A Skamania County property owner who this year proposed building an adventure park on his 150-acre site says he is rethinking the project after receiving criticism from West End neighbors.
“We had some ideas that we were exploring last summer, but we’ve done a complete reset … and there is no solid proposal for anything at this point in time,” Derek Hoyte told the Post-Record from the site of his zipline company in Maui, Hawaii. “All of it is in draft mode. We have obviously received a lot of feedback, which has impacted any potential plans that we were considering and put them in a different light.”
Hoyte said he purchased the 150-acre plot of land located at 4101 Canyon Creek Road in 2022 as an investment property, but also as a potential home site.
“If we do move forward with anything, I would want to do it in cooperation with the neighbors and their concerns,” Hoyte said. “I want everybody to consider me as a good neighbor and to realize that I do care.”
Members of Preserving Washougal and West End Rural Character, a nonprofit established this year to educate and advocate for the preservation of the Washougal watershed as well as to raise funds for legal and outreach costs, said they do not believe Hoyte’s claims that he’s backing away from the project.
“Had this community been unsuccessful in activating Department of Natural Resources and Department of Ecology, leading to the Skamania County ‘cease and desist’ order, and now the moratorium for recreational facilities, which in combination managed to delay his ability to submit an application for a permit for the adventure park, he likely would have one in place,” group president Mary Grode, director George Perry, treasurer Keith Brown and secretary Sarah Perry said in a joint statement.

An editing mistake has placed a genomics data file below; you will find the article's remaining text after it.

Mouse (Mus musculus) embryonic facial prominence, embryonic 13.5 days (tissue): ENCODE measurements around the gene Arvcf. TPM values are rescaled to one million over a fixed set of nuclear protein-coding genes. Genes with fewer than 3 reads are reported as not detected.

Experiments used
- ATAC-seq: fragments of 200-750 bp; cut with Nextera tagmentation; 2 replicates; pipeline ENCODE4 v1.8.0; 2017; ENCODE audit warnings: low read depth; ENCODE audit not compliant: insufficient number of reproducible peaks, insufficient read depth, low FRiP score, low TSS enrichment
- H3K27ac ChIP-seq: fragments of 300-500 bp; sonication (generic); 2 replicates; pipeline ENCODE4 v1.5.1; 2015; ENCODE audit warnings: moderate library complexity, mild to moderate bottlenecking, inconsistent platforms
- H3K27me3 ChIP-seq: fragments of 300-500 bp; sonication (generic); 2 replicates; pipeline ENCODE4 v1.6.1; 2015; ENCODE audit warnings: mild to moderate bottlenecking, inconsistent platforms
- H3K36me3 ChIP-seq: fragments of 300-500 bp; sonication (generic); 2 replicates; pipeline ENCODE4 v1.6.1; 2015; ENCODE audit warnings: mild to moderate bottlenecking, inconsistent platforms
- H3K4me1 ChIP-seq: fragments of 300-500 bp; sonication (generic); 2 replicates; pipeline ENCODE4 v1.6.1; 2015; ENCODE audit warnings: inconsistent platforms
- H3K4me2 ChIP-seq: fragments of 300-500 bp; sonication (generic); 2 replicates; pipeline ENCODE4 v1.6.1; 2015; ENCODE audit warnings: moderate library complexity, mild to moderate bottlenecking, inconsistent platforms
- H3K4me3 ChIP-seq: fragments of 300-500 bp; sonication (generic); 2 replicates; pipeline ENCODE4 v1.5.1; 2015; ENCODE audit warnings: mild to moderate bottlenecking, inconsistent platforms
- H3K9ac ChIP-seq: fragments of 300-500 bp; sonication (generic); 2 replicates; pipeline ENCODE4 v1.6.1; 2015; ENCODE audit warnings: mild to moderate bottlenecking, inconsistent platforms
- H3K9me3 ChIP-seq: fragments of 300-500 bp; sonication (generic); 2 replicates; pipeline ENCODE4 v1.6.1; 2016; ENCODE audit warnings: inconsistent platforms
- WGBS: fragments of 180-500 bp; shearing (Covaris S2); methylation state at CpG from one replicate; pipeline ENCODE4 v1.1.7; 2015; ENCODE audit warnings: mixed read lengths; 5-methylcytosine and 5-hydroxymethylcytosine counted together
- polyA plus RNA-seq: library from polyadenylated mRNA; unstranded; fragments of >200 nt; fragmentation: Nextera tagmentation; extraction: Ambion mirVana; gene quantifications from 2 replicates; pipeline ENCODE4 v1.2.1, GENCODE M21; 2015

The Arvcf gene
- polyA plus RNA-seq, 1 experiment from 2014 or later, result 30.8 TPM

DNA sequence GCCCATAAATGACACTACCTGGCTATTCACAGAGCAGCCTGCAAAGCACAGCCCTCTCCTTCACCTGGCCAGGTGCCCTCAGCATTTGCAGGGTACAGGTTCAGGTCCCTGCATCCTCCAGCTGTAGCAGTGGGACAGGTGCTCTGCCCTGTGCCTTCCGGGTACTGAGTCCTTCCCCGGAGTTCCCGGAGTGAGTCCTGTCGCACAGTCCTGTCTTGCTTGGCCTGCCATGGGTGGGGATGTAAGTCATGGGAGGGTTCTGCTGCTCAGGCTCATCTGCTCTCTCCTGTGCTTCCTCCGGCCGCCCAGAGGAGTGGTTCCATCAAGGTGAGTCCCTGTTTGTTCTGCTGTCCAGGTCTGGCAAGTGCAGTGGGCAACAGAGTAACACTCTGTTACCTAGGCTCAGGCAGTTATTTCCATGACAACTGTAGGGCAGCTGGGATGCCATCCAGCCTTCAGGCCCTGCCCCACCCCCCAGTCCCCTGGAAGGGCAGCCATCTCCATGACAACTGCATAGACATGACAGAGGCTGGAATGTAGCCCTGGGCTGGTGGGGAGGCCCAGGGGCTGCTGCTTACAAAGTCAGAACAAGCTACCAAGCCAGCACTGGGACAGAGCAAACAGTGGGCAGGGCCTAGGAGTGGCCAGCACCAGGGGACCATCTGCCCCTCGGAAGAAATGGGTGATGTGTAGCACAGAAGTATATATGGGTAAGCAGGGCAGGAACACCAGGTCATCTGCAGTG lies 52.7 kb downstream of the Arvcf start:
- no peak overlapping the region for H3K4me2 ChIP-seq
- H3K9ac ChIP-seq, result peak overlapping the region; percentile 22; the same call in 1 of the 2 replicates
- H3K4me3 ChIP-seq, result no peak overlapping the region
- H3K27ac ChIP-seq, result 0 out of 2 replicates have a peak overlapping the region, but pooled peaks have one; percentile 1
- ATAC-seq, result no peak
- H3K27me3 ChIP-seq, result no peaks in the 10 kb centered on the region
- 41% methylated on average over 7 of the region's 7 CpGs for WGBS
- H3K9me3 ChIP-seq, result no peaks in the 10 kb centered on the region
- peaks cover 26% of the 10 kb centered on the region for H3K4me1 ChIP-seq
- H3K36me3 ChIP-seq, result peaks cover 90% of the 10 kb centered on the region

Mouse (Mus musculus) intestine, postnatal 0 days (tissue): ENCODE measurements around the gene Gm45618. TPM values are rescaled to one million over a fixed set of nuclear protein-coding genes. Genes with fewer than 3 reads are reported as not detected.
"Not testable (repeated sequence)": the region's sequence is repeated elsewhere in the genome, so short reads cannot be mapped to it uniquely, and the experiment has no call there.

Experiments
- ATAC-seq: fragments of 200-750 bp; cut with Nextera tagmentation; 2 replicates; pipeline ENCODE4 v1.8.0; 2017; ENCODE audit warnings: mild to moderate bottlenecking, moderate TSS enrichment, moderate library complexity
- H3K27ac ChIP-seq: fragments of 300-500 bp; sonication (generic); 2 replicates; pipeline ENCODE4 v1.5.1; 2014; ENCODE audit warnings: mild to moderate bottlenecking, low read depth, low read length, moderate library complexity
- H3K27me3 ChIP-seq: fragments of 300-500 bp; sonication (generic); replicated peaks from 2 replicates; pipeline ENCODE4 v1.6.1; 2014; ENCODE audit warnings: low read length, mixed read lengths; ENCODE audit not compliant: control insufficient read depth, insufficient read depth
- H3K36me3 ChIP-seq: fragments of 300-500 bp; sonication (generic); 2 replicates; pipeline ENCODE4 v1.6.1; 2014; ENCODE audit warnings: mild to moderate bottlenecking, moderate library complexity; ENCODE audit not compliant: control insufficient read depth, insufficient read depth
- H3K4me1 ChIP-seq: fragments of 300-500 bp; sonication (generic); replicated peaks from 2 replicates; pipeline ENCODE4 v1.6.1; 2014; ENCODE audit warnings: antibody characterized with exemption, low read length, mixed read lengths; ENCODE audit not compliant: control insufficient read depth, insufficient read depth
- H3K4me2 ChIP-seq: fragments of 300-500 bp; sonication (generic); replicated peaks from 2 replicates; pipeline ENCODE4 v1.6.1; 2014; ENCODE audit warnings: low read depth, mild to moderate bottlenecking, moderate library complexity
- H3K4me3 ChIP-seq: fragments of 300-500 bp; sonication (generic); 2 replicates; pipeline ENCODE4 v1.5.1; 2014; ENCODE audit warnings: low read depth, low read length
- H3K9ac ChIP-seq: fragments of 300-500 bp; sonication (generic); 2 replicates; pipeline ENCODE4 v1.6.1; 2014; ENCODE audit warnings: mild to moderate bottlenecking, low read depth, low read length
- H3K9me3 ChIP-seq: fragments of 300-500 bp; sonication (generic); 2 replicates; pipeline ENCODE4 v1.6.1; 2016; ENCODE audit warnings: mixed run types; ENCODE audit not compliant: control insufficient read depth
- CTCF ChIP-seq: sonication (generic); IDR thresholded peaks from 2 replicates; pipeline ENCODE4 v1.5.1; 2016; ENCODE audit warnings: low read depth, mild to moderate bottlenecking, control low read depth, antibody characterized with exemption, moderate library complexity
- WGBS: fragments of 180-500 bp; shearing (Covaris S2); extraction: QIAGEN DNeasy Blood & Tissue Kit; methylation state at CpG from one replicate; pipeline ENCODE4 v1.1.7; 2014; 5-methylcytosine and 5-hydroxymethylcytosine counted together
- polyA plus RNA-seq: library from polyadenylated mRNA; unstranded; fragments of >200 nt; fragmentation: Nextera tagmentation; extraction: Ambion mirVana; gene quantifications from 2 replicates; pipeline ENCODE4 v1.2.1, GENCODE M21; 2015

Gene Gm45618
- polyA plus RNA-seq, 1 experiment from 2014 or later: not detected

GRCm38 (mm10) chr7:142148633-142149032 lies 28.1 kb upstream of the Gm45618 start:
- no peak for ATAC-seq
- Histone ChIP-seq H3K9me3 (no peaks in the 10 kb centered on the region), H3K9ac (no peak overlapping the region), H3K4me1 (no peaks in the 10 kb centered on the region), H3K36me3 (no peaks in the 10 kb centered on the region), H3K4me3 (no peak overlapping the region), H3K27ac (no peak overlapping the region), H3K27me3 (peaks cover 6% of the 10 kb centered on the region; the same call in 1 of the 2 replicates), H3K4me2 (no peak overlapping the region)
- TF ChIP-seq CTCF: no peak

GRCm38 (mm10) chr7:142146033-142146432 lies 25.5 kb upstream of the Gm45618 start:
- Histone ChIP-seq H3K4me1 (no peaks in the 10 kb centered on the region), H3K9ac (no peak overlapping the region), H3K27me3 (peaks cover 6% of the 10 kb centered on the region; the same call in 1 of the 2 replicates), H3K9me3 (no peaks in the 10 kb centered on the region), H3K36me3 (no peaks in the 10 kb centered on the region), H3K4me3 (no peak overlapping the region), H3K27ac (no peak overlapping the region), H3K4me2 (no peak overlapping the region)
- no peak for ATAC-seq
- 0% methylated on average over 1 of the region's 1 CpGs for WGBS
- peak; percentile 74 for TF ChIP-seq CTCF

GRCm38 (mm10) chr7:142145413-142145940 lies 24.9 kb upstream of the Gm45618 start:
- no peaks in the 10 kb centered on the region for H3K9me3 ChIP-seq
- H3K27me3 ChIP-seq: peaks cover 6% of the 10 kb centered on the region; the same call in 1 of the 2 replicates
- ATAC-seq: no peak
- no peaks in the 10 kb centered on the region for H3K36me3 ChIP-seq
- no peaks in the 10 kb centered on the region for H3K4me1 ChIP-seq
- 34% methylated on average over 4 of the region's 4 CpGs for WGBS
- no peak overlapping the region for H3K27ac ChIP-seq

Hoyte was briefly jailed in 2009 after Skamania County officials discovered he was operating six ziplines without permits on 83 acres of land he owned in the Columbia River Gorge National Scenic Area.
In 2010, the U.S. Attorney’s Office sued Hoyte in federal court in Tacoma, claiming the U.S. Forest Service confirmed reports that Hoyte had reinstalled ziplines on the property and was constructing a suspension bridge without permission, according to a 2010 report by The Oregonian.
In March 2022, four Haiku, Hawaii, residents sued Hoyte’s NorthShore Zipline Co., alleging he “knowingly and intentionally disregard(ed) their concerns about noise, invasion of privacy and emotional distress,” according to a report by mauinews.com.
“(We) wonder how Mr. Hoyte defines ‘good neighbor,’” the group’s board stated. “Actions speak louder than words, and his past and most recent actions, such as running bulldozing equipment at night and into the wee hours of the morning, have been documented, and unfortunately do not depict behaviors of a good neighbor.”